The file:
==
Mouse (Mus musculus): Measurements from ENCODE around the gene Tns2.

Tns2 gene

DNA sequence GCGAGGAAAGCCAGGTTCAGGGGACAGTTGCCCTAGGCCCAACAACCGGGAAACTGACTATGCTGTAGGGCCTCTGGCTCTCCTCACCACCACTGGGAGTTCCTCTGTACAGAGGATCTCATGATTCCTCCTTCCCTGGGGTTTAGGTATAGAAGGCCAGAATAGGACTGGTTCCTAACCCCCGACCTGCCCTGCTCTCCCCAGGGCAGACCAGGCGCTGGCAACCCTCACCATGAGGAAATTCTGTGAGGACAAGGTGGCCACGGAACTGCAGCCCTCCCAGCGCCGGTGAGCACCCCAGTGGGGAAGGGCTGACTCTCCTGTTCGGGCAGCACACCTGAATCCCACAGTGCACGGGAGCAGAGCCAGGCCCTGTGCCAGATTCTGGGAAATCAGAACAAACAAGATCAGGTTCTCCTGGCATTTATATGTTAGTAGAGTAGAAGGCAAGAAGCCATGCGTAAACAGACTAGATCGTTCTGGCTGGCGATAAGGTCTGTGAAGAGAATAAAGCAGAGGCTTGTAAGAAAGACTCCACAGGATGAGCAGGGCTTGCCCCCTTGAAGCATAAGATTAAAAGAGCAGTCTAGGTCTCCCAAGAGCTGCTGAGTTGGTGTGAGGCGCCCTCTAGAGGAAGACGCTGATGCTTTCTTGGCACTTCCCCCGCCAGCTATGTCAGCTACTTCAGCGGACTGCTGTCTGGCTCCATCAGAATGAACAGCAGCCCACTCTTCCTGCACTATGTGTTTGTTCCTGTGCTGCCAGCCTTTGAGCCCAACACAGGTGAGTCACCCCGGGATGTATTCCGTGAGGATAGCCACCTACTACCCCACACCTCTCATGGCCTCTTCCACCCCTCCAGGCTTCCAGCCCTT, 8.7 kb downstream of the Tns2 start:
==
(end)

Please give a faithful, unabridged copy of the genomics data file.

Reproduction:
Mouse (Mus musculus): Measurements from ENCODE around the gene Tns2.

Tns2 gene

DNA sequence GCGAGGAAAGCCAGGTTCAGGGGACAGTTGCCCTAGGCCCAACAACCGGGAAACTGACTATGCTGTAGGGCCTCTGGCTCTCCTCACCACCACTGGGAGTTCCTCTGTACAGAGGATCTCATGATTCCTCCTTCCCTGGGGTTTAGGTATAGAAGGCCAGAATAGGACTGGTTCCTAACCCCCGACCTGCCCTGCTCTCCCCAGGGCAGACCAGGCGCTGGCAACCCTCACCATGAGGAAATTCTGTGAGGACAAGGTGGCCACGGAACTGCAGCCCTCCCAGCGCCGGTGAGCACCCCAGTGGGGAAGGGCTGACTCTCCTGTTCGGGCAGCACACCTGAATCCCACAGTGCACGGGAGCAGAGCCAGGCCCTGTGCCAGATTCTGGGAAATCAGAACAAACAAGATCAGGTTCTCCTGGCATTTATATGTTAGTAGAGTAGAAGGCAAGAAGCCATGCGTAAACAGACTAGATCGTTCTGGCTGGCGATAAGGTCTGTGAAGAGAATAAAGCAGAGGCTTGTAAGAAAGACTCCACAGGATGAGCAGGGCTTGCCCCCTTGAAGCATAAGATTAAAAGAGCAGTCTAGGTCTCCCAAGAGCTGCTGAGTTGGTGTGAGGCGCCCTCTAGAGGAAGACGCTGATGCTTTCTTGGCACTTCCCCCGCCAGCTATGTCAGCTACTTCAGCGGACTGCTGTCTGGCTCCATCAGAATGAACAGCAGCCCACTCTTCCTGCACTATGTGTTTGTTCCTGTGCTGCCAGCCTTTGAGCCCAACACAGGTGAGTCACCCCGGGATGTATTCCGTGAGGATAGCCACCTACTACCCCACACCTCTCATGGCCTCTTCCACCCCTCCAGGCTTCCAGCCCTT, 8.7 kb downstream of the Tns2 start: